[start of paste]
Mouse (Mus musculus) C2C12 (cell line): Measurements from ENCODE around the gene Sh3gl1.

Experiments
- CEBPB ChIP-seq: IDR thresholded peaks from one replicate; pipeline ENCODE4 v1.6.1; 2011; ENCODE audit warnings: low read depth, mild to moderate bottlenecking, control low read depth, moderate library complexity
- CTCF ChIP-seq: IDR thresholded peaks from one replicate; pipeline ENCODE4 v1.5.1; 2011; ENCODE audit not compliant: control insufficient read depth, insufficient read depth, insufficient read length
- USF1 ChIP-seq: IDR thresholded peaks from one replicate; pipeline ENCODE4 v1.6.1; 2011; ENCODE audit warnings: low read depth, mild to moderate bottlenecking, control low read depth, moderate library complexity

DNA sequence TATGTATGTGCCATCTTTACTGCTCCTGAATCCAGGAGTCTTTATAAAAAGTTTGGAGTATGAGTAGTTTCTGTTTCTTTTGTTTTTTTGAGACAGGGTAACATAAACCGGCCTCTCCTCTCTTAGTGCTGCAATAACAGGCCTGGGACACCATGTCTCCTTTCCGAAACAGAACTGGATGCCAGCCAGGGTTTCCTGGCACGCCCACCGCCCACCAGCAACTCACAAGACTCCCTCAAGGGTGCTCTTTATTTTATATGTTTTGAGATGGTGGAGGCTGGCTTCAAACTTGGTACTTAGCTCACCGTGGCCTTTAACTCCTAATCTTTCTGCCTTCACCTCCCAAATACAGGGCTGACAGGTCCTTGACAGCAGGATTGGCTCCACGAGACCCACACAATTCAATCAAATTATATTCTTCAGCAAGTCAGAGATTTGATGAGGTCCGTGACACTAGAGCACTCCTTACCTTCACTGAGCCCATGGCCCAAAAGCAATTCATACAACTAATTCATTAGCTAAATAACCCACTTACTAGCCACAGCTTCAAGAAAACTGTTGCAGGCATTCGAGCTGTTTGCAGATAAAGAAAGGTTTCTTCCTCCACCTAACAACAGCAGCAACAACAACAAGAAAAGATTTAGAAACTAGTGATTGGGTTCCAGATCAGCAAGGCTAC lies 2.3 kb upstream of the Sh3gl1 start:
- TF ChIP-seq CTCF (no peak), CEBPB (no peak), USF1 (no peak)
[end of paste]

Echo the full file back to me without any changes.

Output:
Mouse (Mus musculus) C2C12 (cell line): Measurements from ENCODE around the gene Sh3gl1.

Experiments
- CEBPB ChIP-seq: IDR thresholded peaks from one replicate; pipeline ENCODE4 v1.6.1; 2011; ENCODE audit warnings: low read depth, mild to moderate bottlenecking, control low read depth, moderate library complexity
- CTCF ChIP-seq: IDR thresholded peaks from one replicate; pipeline ENCODE4 v1.5.1; 2011; ENCODE audit not compliant: control insufficient read depth, insufficient read depth, insufficient read length
- USF1 ChIP-seq: IDR thresholded peaks from one replicate; pipeline ENCODE4 v1.6.1; 2011; ENCODE audit warnings: low read depth, mild to moderate bottlenecking, control low read depth, moderate library complexity

DNA sequence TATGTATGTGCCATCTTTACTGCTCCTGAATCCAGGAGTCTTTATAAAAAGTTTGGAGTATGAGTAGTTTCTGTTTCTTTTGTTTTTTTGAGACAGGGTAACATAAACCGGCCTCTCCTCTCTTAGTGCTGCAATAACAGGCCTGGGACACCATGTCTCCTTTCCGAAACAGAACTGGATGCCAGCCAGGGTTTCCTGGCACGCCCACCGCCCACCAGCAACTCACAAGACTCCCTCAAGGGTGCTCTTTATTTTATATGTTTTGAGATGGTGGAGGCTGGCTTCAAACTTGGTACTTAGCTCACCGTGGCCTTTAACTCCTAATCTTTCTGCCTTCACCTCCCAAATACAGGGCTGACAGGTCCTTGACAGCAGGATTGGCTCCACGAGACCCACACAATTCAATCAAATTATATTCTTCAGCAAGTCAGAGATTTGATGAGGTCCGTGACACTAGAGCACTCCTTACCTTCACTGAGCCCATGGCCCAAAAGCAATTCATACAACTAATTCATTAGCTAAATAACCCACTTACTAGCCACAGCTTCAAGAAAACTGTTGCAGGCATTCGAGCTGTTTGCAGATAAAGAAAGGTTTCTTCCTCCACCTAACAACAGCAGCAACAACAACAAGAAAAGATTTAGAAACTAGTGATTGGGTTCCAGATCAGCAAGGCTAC lies 2.3 kb upstream of the Sh3gl1 start:
- TF ChIP-seq CTCF (no peak), CEBPB (no peak), USF1 (no peak)